At 42, Caroline, a financial analyst from Manchester, assumed she had left it too late to look into egg freezing.
“The people at the fertility clinic did tell me chances of success weren’t high – under 5% if I remember correctly. So, I was prepared for that,” Caroline, who was single at the time, says. “I wasn’t even 100% sure I wanted children at all at that point, but this was my last and only chance to have children that are biologically related to me, so I went for it anyway.”
Caroline, who is now 50 and married, is one of a number of women who got in touch with the Guardian to share their egg-freezing journey. Experts have cautioned that the procedure is a lottery ticket rather than an “insurance policy” after Jennifer Aniston spoke out about her regret over not having frozen her eggs.
Egg freezing is not normally available on the NHS, though exceptions are made for women having medical treatment that could affect their fertility. Although prohibitively expensive to do privately for many, Caroline could afford it comfortably. She ended up having three separate egg retrievals between the ages of 42 and 43, yielding 13 eggs in total, which were frozen.
“The actual experience was time consuming but fine,” she says, “I never had side-effects from the hormone injections, they were just a bit of a pain.”
At 44 she had another egg retrieval yielding five eggs, the frozen eggs were thawed, and all 18 eggs fertilised with her husband’s sperm at the same time, resulting in three embryos of which one was viable.
“This one viable blastocyst is now a five-year-old boy,” Caroline says. “When I found out my son had come from one of the frozen eggs, rather than one of the fresh ones I retrieved when I was 44, I ruled out attempting to use my own eggs again.”
She is currently 31 weeks pregnant with her second child, with the help of an egg donor. “We were spoiled with success at the first attempt,” Caroline says. “In hindsight, I would have frozen my eggs years earlier, at age 35 perhaps.”
Leto, a data analyst, has done just that. Since undergoing a cycle that extracted 16 eggs two weeks ago, the 35-year-old feels a real sense of relief.
“I did it to stave off my growing anxiety that I would not have the space or lifestyle to afford a child before I was too old to try,” she says. “My usual gloom at my approaching birthday [has] vanished with relief at the thought of the frozen eggs. I feel free from my age.” The process cost £6,000 – Leto says she “lived really frugally” and saved up for 18 months to pay for it, noting that she was “lucky to be able to do that”.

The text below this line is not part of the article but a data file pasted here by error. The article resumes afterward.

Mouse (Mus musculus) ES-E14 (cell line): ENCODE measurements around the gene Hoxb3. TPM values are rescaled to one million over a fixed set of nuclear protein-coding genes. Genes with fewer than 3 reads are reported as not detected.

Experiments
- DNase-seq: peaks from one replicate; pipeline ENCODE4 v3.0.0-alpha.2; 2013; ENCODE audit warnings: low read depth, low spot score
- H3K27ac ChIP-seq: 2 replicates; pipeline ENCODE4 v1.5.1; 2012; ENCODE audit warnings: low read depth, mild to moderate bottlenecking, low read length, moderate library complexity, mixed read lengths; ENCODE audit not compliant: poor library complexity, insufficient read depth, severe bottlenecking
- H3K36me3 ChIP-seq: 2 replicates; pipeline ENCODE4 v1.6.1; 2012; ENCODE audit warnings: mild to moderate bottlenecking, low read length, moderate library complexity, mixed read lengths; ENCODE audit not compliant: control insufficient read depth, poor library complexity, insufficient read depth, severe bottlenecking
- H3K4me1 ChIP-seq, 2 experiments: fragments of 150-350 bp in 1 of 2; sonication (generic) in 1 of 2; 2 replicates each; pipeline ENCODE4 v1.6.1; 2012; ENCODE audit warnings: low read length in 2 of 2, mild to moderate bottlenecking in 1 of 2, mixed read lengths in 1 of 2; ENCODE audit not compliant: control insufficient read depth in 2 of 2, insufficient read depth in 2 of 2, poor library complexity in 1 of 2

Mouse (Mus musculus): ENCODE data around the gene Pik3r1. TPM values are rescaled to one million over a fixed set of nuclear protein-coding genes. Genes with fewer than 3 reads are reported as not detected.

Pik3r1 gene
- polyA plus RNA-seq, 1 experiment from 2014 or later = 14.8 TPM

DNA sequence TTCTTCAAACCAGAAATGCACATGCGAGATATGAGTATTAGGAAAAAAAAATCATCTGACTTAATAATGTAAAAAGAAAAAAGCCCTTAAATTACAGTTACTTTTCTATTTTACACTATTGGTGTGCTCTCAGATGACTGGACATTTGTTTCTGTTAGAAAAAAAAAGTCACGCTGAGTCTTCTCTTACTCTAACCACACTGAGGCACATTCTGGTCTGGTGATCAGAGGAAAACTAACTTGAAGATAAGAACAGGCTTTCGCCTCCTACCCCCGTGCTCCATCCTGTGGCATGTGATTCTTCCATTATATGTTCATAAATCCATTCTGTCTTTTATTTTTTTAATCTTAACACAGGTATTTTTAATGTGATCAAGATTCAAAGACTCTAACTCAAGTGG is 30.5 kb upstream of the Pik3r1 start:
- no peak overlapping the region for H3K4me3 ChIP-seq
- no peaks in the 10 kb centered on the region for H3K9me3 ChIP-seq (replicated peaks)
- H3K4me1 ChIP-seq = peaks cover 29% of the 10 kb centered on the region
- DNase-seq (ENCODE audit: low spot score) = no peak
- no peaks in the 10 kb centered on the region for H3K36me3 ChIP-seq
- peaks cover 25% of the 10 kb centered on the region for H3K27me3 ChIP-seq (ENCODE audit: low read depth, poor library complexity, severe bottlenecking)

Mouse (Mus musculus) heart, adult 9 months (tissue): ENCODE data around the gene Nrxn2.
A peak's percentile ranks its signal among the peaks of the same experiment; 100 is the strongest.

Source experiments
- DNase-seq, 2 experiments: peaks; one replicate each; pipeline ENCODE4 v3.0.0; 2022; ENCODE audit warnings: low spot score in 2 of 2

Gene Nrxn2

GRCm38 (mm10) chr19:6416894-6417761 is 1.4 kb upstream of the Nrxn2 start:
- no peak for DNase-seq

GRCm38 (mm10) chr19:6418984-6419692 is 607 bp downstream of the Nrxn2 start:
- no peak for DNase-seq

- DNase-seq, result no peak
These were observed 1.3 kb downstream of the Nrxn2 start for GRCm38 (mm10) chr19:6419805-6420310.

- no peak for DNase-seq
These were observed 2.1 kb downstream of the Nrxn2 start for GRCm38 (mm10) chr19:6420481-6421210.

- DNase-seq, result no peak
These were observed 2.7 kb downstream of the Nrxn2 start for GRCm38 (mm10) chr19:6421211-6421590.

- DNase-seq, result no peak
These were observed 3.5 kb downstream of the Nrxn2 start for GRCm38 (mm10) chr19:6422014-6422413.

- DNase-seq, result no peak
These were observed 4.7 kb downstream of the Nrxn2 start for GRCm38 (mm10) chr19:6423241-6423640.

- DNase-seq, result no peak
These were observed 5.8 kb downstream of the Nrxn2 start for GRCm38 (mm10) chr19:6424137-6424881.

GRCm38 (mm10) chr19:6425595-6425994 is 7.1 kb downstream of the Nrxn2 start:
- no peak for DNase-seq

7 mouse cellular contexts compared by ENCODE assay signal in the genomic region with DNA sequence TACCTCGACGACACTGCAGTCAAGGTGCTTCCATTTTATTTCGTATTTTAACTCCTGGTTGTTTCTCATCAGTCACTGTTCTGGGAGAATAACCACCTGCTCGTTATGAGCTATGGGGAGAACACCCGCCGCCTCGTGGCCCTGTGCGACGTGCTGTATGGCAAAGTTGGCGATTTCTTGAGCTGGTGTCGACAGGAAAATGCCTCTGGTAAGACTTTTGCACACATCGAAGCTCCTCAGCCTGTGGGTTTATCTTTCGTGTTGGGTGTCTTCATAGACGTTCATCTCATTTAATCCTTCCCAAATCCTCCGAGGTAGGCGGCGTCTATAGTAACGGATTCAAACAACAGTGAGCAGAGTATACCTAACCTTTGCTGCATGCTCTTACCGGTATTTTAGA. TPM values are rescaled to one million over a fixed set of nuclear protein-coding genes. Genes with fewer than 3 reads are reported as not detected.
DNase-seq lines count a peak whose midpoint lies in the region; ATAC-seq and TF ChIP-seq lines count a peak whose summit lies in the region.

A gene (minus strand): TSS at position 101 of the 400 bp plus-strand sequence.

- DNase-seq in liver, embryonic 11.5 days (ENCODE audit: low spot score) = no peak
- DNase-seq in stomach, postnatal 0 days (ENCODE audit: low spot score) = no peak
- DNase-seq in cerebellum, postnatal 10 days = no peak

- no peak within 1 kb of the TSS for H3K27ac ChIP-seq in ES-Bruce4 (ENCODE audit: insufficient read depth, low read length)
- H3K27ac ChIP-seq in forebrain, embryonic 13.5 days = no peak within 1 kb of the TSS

The data analyst views it as a kind of “insurance”. “It’s dislodged this massive, body-shaped ball of anxiety I didn’t realise I was carrying around. It’s a viable sliver of hope, better than getting eggs at age 40,” she says, though she acknowledges that it’s not a guarantee. “I’m aware I’m lulled into a false sense of security, and that there may be another upset in my future where maybe zero are viable,” she says. “It’s scary. I know I’m investing some hope now – to fall from that would be really sad. But what else can I do?”
Sarah, now 49, a self-employed consultant from London, wanted children “very much”, and decided to freeze her eggs at 41 – which she now regrets.
“I had thought I would be too old but was advised it would be no problem and I should get cracking. I spent £15,000 on two rounds of egg freezing, which yielded eight eggs,” she says.
As she was anxious about single parenthood, “because of the stigma”, she waited a couple of years before deciding to proceed on her own.
“My eight eggs resulted in three high-grade embryos, but all three subsequent pregnancies resulted in miscarriage between six and 12 weeks, a highly distressing experience. I did try subsequent rounds of IVF but did not achieve a further pregnancy,” Sarah says. In total, she has spent about £50,000 on IVF treatments and egg freezing.
“I do feel I was misled about being able to buy more time. There are no guarantees, and the process is brutal, especially if it doesn’t result in a baby. I think freezing my eggs was a mistake.”
Bearing in mind the potential difficulties associated with fertility treatment at an older age, finance worker Jessica is relieved she began the process in her 20s. The 28-year-old decided to look into egg freezing last year on the advice of older colleagues, but following tests she was diagnosed with premature ovarian failure. “It’s basically very early menopause – you could become menopausal in your early 30s,” she explains. “It was awful – I didn’t go to work for two days and cried the entire time.”
The finance worker decided to proceed and was advised by doctors to freeze embryos rather than eggs. She used a sperm donor and created six embryos in August 2021, but rather than freezing all of them, she had one transferred immediately. “I asked myself, why am I waiting? My job is only going to get more intense, I’ve always wanted to be a young mum.”
Following two embryo transfers last year, Jessica now has a five-month-old daughter. “It didn’t take me long to conceive but I can’t imagine going through that for years. It’s difficult on your body and psychologically; [during the] two-week wait after the transfer, I was taking pregnancy tests five times a day.”
Her workplace medical insurance paid for about 80% of the total costs due to her diagnosis. “I could financially afford it – that was the biggest thing,” she says, adding: “It’s disgustingly expensive.”
Jessica says undergoing the fertility process was “the best decision of [her] life”. She is hopeful that she may be able to give her daughter a sibling using her frozen embryos. “Because I’m 28 I feel quite confident about having another couple of transfers in the next couple of years and I might have time to have another cycle. If I was older and couldn’t have those options, I would be devastated,” she says. “I feel lucky I’ve caught it so early and can do something about it.”